We’re building a database comprised of People of Color who are currently working within the Animal Welfare field and those interested in working within the field. If you’re interested in joining the database, please enter below.


All of us have unconscious biases; it comes with being human. Every group or organization naturally develops biases unique to it’s purpose, in addition to widely held social biases and stereotypes common in our society. Animal Welfare is no different than any other industry in that respect.

However, while many organizations and industries are beginning to recognize how detrimental unconscious biases are to their success and growth, Animal Welfare organizations (AWO) are virtually unregulated and siloed; therefore, few if any pressures have been applied to this sector, leaving biases to mature into doctrine.

“Minorities in general and African Americans in particular are still virtually invisible in all aspects of organized animal protection.” ~ Society and Animals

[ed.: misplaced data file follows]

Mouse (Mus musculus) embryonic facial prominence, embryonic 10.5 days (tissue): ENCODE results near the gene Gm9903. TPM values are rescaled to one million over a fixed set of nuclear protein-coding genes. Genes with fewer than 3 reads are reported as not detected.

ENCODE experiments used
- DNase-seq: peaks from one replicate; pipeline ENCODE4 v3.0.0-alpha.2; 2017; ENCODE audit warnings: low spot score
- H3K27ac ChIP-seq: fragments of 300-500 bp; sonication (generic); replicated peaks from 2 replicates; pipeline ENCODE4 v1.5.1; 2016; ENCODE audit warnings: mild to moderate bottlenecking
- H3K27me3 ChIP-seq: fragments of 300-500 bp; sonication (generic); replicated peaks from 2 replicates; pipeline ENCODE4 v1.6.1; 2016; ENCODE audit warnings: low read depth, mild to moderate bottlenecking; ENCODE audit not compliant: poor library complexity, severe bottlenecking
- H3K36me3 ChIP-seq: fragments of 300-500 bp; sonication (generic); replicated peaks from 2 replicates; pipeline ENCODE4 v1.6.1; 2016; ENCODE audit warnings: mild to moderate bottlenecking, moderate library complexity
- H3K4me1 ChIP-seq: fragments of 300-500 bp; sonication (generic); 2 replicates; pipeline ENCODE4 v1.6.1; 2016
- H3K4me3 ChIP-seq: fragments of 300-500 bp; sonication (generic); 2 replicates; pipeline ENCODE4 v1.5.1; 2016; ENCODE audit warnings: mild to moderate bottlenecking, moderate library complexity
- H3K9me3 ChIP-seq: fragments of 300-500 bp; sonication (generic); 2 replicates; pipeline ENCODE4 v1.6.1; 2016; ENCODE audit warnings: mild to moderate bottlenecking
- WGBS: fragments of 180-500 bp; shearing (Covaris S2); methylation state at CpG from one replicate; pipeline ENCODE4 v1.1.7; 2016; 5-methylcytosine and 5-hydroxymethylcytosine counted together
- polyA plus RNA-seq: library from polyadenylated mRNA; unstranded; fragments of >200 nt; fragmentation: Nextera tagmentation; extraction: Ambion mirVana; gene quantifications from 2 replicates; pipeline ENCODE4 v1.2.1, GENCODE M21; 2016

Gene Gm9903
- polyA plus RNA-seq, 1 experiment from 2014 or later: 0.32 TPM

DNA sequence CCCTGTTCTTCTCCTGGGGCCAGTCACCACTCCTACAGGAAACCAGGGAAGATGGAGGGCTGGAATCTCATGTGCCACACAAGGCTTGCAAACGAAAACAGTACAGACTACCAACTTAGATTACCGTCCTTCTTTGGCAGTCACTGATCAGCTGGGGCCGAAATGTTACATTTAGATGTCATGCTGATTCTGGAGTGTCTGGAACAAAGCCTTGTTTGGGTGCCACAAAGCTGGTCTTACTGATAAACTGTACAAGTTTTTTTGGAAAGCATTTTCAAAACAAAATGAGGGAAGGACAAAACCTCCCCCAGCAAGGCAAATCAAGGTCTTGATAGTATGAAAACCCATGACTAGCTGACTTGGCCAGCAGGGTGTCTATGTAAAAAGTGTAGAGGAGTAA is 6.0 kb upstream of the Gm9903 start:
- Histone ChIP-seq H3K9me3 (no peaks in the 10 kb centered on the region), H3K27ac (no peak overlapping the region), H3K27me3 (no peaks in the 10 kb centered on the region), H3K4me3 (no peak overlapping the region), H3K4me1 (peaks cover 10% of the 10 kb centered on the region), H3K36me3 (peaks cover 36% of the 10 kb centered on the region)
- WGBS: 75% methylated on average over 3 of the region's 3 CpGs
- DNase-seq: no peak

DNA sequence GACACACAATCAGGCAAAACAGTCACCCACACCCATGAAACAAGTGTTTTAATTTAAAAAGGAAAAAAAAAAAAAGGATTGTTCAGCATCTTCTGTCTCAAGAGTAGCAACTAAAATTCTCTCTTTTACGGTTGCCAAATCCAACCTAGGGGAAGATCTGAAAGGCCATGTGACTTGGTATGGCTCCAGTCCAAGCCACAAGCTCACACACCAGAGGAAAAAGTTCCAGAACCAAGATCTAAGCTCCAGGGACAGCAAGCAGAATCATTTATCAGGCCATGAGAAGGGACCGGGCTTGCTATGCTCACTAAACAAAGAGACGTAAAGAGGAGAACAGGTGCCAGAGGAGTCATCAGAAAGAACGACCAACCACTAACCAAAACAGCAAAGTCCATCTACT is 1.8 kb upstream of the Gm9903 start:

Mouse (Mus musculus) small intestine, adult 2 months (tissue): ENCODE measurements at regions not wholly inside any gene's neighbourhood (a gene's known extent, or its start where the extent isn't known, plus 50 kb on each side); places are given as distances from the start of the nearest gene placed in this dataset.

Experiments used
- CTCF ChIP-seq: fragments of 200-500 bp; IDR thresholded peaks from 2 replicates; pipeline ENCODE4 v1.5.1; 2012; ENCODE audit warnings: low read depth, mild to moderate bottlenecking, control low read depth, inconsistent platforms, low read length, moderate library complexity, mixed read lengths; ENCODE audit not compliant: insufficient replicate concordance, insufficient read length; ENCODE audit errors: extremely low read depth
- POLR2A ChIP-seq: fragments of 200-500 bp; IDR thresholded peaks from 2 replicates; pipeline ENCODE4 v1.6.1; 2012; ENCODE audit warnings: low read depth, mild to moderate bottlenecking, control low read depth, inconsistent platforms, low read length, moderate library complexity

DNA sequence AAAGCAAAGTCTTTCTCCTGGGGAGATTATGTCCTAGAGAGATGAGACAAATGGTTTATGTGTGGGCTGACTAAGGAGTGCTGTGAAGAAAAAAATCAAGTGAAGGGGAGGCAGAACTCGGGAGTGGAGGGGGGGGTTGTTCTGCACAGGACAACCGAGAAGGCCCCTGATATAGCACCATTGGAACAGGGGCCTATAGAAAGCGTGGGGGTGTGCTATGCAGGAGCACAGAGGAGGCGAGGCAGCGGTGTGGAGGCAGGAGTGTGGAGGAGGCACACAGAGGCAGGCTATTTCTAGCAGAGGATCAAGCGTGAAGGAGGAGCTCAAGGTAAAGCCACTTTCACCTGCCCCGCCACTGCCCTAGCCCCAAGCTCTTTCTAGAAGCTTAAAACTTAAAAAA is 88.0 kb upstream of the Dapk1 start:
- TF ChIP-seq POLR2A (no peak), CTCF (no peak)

This is most evident when considering the lack of diversity, equity and inclusion within the Animal Welfare industry.

In her peer-reviewed study in Society and Animals, Dr. Sue-Ellen Brown validated the widely held but undocumented belief that few African Americans work in U.S. animal welfare organizations.

In 2005, at the time of Brown’s study, no other research studies on this specific topic could be located. That remains very true today, with Dr. Brown recommending further study into reasons for the under-representation of minorities in animal welfare. There is a tremendous gap in research, which presents a very promising opportunity.

As socially aware creatures, we know admitting to having biases can be considered unproductive or even unkind. That said, when asked if we have a bias, we may say we do not, especially if our preference conflicts with acceptable social norms.
Most of the participants in our  Implicit Bias study were White American women who work within the Animal Welfare industry. The majority stated that they prefer Poor People over Rich People and Black People over White People. Nevertheless, the opposite is proven out in unconscious testing. In other words, when participants did not have time to think about what answer was the most acceptable, they answered unfiltered.
Bias is not an absolute predictor of behavior, but it’s clear the Animal Welfare field’s biases are related to its demographics found below.